How did the political party of Lincoln--of emancipation--become the party of the South and of white resentment? How did Jefferson Davis's old party become the preferred choice for most southern blacks? Most scholars date these transformations to the administrations of Presidents Eisenhower, Nixon, and Reagan. Edward Frantz challenges this myopic view by closely examining the complex and often contradictory rhetoric and symbolism utilised by Republicans between 1877 and 1933.
Presidential journeys throughout the South were public rituals that provided a platform for the issues of race, religion, and Republicanism for both white and black southerners. Frantz skilfully notes the common themes and questions scrutinised during this time and finely crafts comparisons between the presidents' speeches and strategies while they debated the power dynamics that underlay their society.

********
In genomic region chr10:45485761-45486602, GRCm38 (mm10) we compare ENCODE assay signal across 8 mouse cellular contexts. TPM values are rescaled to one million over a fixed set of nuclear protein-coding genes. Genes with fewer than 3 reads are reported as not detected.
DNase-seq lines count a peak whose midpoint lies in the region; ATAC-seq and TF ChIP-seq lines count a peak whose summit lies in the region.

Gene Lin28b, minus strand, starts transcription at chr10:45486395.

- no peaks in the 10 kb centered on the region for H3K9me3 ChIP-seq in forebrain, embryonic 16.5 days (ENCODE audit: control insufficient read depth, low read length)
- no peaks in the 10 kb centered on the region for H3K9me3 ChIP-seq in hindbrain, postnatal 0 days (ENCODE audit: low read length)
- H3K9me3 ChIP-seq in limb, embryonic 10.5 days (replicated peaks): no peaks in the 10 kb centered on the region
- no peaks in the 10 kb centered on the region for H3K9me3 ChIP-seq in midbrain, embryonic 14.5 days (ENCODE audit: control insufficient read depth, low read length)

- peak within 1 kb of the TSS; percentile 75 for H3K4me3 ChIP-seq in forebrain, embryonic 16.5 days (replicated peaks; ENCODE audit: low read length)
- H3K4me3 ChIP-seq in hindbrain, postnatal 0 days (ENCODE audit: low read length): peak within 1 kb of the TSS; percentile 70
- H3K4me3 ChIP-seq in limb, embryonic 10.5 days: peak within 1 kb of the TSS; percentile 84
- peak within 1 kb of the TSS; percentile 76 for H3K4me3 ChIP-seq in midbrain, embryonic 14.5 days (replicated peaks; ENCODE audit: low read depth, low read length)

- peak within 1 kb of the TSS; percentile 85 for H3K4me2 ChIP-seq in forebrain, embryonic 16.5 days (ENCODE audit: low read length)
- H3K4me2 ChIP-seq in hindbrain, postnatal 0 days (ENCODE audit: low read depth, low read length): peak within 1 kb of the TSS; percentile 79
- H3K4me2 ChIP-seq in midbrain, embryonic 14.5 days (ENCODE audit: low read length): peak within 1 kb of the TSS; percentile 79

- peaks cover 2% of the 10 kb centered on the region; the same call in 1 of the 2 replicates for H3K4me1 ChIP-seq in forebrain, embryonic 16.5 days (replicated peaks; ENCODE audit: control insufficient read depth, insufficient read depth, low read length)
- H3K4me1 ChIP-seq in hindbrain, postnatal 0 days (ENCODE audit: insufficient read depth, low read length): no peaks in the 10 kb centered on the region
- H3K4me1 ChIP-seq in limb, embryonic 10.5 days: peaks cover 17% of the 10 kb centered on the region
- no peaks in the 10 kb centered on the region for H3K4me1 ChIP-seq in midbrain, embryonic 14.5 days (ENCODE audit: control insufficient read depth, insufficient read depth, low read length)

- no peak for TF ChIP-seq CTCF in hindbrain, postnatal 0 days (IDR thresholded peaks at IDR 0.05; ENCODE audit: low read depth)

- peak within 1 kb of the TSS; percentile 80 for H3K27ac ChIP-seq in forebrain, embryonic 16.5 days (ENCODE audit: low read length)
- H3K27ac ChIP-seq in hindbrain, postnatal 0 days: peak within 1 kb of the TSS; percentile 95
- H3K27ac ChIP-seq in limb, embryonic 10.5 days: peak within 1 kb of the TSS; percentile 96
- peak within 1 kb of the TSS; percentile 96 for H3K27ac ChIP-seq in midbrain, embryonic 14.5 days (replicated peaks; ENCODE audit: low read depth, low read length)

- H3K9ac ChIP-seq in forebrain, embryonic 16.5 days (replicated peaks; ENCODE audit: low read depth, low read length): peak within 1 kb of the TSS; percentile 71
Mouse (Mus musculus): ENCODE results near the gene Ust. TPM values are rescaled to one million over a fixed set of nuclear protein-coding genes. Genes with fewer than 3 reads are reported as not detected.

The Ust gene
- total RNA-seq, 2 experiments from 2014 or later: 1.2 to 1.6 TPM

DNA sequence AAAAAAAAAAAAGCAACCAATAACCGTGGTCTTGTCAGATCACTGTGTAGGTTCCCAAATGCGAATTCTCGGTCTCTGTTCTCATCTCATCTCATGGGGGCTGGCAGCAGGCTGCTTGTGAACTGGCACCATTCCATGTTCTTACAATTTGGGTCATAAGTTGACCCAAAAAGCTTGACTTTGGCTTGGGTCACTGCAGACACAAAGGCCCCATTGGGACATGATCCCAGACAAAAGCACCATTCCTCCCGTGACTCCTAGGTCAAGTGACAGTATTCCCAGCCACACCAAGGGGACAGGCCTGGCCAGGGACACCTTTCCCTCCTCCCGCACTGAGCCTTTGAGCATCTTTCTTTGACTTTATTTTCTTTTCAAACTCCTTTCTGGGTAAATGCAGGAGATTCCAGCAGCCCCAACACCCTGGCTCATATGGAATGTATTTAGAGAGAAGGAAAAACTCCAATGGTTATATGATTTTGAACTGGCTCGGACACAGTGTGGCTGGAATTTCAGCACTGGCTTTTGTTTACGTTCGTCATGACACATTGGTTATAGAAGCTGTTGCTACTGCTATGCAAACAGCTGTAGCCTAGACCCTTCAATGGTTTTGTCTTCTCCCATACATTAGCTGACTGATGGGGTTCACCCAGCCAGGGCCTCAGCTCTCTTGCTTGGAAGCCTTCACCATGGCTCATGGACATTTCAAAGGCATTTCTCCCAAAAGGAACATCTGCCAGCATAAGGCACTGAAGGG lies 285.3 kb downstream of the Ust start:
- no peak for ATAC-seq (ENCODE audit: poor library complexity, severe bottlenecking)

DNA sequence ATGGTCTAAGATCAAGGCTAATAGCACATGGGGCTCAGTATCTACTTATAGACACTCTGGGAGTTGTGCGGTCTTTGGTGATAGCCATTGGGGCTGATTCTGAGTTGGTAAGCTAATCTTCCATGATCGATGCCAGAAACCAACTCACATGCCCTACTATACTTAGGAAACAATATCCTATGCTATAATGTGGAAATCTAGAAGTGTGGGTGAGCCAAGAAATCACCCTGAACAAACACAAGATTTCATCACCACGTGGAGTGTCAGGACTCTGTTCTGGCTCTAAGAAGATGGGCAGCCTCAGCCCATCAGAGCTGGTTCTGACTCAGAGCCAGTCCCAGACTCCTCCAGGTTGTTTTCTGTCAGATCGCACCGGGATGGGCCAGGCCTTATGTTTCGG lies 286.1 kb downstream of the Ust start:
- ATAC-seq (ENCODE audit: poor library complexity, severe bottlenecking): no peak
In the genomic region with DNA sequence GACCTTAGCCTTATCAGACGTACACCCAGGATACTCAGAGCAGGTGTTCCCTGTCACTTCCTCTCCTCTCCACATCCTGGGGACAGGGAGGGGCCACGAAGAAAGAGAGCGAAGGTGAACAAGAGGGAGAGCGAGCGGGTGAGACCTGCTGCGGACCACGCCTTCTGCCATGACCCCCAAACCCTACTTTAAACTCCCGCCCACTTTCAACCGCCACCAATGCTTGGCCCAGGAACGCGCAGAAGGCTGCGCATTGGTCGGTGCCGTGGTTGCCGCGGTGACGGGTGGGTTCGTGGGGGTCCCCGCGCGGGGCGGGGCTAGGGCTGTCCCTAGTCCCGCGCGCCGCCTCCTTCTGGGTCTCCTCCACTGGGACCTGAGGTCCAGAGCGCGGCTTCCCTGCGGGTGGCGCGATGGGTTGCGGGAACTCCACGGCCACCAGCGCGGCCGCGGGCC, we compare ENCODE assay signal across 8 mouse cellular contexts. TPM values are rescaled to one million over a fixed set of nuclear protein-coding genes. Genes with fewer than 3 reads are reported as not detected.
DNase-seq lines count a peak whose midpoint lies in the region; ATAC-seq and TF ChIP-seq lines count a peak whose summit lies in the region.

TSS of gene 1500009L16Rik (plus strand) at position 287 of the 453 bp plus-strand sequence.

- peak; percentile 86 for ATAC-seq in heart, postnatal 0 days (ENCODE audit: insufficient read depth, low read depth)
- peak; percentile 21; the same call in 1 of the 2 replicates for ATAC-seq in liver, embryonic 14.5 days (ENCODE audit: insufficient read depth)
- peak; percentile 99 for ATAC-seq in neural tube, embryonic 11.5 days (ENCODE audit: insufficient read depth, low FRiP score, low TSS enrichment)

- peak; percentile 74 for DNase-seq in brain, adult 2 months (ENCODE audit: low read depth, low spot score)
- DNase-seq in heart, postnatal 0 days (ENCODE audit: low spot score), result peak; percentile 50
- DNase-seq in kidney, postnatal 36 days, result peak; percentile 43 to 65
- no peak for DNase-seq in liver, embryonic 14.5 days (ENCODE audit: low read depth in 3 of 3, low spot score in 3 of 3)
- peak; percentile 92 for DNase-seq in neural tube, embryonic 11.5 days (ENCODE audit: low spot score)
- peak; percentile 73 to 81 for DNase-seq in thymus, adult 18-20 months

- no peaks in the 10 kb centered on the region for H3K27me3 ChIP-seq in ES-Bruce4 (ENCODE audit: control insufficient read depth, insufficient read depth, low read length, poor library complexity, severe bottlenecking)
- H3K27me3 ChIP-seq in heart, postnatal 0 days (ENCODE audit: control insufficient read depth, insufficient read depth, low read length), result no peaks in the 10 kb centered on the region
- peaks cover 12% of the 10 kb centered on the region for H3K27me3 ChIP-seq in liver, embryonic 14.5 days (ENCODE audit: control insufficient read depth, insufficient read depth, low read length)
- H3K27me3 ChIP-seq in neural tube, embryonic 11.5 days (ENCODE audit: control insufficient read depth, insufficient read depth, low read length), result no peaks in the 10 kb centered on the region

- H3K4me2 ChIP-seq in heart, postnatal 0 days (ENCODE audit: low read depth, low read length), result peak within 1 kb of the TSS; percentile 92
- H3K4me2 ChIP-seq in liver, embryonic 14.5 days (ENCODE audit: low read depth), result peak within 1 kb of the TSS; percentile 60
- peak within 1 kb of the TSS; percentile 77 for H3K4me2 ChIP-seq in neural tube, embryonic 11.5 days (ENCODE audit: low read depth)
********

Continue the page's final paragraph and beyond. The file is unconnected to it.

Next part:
This fresh and fast-paced volume brings new voices to the forefront by utilising the rich resources of the African American press during the administrations of Presidents Hayes, Harrison, McKinley, Roosevelt, Taft, and Hoover. Although these Republicans ultimately failed to build lasting coalitions in the states of the former Confederacy, their tours provided the background for future GOP victories.